A Eulogy to Toys R Us

Can you believe Toys R Us is kicking the bucket?!

That’s right. The toy giant is officially going out of business, being replaced by the more efficient and convenient Amazon. Here is a last little commemoration to a great childhood memory– and to the end of a lasting shopping era.


Dear Toys R Us,

I vividly remember sitting in the backseat of the car as I spotted the bright, colorful, larger-than-life sign reading “Toys R Us.” I remember begging my father to stop at the store, saying, “Look, Papa! There it is! There it is!”

My Dad, himself unable to resist the urge of visiting the store, pulls off the road and into the mall parking lot, for he shares the same excitement as any child would. He has been to you many times before with my brother, and my second brother before that. He too amicably scours your shelves, all littered about with gadgets and gizmos of all sorts.

I always remember those first moments when I walk in through your sliding glass doors and encounter a great sprawl of toys across many walls. I see board games and skateboards, chess matches waiting to be played, giant play-cars that are just asking to be ridden!

Oh, but the best place of all was the Lego section. There you could re-enact any life you wished. You could become Han Solo, weaving your way in the Lego Millennium Falcon. You could be a cop, keeping our cities safe and catching criminals. You could become a bionic warrior, fending off the universe from darkness.

There is one memory, I remember most clearly; I was in the Lego section and held in my hands a box of Lego that rumbled when you shook it. It was a set to build a pirate ship, a ship to sail the Seven Seas! I remember the smiling maiden and the swashbuckler with a sword readily in hand on the front of the box. Of course, this was for looks only; Papa never came here with intention to buy, only to look! With a heavy hand on my shoulder, I understood it was time to head home. I set the box down, and with one last look over my shoulder, I head back to the car.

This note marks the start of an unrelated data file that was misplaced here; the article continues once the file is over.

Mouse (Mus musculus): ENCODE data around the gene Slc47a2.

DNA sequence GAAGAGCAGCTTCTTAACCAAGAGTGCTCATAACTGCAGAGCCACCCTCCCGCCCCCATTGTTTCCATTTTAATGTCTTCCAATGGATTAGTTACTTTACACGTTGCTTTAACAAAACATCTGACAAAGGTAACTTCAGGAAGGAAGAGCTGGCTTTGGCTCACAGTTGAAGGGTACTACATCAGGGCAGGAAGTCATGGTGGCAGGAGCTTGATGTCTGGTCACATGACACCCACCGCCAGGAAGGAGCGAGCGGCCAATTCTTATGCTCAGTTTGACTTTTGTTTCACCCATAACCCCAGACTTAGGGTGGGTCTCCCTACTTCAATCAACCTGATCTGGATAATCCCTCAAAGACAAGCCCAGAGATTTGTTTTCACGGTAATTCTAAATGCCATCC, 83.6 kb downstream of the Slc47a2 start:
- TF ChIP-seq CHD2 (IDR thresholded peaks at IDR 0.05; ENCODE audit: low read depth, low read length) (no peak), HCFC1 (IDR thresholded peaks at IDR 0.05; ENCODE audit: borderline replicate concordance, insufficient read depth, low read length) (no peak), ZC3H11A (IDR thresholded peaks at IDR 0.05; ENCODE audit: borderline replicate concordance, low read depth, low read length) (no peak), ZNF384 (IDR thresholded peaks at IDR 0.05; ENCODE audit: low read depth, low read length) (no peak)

As the automatic glass doors once again close behind me, I leave the store feeling overall satisfied. I look up and see your sign again. Its colors ring as if to say, “We’ll miss you! Come back again!” It brings a smile to my face…

Dear Toys R Us, the world is changing. Time is above all most important these days. And as such, your policy of letting the customer slowly bask in the warmth of your store no longer cuts it. Amazon is the new go-to. No more need to hold and feel the object. No more going to the store. You look, you buy. Done.

This is to no fault of your own, Toys R Us. We are always rushing, rushing, going from place to place. And where your commercial empire is now collapsing, amongst the dusty ruins of physical shopping, a new empire rises, a new bastion; the mighty electronic market, where people no longer come to get goods– the goods come to the people.

You should be proud of that, Toys R Us. You were one of the last great physical shopping experiences any child, let alone adult, could have. You have made so many children’s memories. It pains me to know that soon you won’t make any more.

You will be missed, Toys R Us.

Love, Anthony Myrlados.


One response to “A Eulogy to Toys R Us”

  1. I think the problem is that the store became very large and the toys very cheap. The kids have too many toys and do not value them so much when they were rare. It is important to develop some desire for a toy and wish it for sometime so it becomes a treasure when you get it. Now the toys are easy to get, and the kids play a toy once and then forget about it. So maybe what that is: it is harder to sell toys when kids already have everything?


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